Another patient who was admitted in normal labour had CTG abnormalities in the second stage which were not recognised, it was also not recognised that the maternal heart rate was being recorded rather than the fetal heart rate. The baby was born in poor condition, developed hypoxic brain injury and died several months later. For other mothers, the medication was used where babies had already demonstrated a dangerous heart rate and long delays meant some babies were left with brain injuries such as cerebral palsy.

– Traumatic birth

One patient had repeated attempts at forceps delivery. The baby sustained multiple skull fractures and subsequently died. Another woman had repeated attempts to deliver the baby using forceps. The infant was found to have skull fractures after birth and subsequently developed cerebral palsy. There was no investigation.

– Bereavement care

A woman whose baby died after a particularly traumatic delivery was seen by the consultant afterwards. The consultant was described as having ‘no compassion or understanding of the trauma experienced’. A mother whose baby died 17 hours after birth said she and her partner were offered ‘no support’ and hospital staff were ‘lacking in compassion and actually making it so many times worse’.

The ’emerging finds’ report, based on 250 of the 1,800 cases, made seven urgent recommendations for maternity wards across England.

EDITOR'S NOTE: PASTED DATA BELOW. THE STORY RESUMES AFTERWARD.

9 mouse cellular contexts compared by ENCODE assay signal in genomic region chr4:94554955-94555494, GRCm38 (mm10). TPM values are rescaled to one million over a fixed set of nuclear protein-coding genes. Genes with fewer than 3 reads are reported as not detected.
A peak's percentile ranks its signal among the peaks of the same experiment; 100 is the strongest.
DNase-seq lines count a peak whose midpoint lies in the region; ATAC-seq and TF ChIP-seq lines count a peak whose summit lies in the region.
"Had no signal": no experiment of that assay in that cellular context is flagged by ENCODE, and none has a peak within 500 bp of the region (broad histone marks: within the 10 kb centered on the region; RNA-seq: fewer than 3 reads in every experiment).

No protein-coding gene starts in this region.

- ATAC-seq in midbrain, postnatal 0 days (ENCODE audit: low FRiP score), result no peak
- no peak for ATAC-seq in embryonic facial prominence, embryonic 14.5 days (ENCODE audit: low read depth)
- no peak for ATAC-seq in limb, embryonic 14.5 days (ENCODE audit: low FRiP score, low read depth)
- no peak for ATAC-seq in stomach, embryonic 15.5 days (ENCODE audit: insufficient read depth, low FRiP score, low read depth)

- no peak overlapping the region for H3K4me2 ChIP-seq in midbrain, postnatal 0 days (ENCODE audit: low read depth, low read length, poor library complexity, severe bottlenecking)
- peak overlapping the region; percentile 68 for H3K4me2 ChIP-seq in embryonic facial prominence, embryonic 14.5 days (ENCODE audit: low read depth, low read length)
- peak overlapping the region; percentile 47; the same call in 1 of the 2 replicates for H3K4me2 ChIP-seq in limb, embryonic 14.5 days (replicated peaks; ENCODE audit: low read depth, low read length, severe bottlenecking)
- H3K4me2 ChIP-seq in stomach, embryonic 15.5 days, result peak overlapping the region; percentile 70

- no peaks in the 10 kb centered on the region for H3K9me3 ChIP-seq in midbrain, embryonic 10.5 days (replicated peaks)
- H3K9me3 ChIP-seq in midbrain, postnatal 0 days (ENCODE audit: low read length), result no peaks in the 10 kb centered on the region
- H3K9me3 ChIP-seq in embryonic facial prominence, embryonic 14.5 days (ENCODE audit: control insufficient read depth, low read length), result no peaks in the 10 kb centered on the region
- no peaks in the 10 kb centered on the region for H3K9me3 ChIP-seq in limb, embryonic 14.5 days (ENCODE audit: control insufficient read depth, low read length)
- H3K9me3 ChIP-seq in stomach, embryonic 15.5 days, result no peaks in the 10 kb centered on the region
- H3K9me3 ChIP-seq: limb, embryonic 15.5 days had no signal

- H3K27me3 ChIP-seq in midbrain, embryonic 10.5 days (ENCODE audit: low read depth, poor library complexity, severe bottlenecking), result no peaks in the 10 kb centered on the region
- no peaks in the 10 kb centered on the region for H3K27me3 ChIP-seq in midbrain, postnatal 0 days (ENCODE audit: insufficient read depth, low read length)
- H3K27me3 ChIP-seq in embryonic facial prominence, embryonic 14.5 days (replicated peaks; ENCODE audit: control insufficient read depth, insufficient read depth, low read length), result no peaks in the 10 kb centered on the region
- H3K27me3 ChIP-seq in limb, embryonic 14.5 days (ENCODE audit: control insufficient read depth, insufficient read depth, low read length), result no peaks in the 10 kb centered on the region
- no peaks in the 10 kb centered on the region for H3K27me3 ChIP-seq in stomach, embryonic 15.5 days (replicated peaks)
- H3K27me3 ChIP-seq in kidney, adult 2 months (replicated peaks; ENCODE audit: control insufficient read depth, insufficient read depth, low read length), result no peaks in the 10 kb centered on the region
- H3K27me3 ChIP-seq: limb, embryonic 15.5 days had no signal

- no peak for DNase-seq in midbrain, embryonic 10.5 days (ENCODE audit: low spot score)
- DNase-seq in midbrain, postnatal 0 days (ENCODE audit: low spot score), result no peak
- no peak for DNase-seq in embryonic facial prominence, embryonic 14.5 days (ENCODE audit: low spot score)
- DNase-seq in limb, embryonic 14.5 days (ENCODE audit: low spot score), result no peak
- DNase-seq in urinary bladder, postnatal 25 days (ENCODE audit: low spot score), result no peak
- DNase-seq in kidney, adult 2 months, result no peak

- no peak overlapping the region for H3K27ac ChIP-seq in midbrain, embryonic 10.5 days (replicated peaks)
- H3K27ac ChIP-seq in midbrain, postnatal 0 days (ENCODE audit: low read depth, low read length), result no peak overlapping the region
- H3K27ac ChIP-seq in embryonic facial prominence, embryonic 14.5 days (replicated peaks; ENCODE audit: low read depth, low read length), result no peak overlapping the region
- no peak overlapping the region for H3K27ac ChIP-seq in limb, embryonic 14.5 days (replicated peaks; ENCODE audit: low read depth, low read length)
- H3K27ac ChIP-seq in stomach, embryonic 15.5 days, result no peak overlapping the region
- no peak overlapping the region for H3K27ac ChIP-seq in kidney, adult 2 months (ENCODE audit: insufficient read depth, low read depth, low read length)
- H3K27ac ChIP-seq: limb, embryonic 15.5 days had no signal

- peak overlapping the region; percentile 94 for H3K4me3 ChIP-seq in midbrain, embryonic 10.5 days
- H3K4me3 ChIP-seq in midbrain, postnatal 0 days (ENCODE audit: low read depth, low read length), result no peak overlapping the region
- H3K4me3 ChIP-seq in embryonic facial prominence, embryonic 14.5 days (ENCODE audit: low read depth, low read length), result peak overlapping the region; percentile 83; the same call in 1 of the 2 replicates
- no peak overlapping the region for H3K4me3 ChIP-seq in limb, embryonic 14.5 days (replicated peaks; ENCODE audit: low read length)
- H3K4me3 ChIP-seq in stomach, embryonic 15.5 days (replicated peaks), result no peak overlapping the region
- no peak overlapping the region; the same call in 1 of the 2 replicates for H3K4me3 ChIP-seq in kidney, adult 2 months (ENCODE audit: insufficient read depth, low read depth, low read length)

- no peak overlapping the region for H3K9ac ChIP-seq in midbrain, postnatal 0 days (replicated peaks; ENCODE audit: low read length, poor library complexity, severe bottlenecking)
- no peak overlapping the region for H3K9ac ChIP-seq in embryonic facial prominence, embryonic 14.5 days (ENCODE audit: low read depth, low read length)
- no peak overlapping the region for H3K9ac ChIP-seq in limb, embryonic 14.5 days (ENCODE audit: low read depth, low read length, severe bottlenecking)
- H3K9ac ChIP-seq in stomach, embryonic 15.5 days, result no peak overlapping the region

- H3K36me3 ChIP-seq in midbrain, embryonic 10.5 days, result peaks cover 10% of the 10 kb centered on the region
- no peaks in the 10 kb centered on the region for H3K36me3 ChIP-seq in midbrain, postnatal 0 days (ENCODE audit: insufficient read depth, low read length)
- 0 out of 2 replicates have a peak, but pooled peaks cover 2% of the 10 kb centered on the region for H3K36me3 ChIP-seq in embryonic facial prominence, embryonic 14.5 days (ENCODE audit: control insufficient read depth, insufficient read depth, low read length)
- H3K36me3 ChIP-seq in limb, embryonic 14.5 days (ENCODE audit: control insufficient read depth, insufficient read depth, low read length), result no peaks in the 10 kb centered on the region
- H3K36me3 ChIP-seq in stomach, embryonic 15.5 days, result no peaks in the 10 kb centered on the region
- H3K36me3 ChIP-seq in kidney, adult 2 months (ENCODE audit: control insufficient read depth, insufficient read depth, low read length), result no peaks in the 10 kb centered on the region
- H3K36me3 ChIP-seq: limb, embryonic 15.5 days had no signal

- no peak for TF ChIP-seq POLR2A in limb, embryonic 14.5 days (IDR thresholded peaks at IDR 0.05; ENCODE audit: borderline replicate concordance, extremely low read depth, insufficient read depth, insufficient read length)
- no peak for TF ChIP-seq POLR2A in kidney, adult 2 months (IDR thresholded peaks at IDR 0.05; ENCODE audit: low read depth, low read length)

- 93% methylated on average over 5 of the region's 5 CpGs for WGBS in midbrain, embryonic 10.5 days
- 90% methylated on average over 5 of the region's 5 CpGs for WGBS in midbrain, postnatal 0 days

A full report into all cases brought to the independent review will be published later this year.

The review said when completed it ‘will be the largest number of clinical reviews undertaken relating to a single service, as part of an inquiry, in the history of the NHS’.

Former senior midwife Ms Ockenden’s report said ‘one of the most disappointing and deeply worrying themes’ was the ‘reported lack of kindness and compassion from some members of the maternity team at the trust’.

Ms Ockenden said: ‘Many families have suffered long-term mental health problems,’ as a result of the deaths.

She added: ‘They say their suffering has been made worse by the handling of their cases by the trust.’

The chair of the independent maternity review said the initial recommendations were ‘must dos’ and should be brought in immediately.

The report ‘identified missed opportunities to learn in order to prevent serious harm to mothers and babies’.

It added: ‘However, we are unable to comment any further on any individual family cases until the full review of all cases is completed.’

The report said it was ‘indebted’ to the efforts of parents who raised awareness of the ‘avoidable,’ deaths of their children.

They included Mr Stanton and Ms Davies, as well as Kayleigh and Colin Griffiths, whose daughter Pippa died in 2016.

Speaking to the BBC, the Griffiths said the trust ‘need to own the failure, instead of saying ”we’re sorry,” and putting the same ”I’m sorry” statement out and then saying ”but we do deliver all these health babies”.  That’s not acceptable’.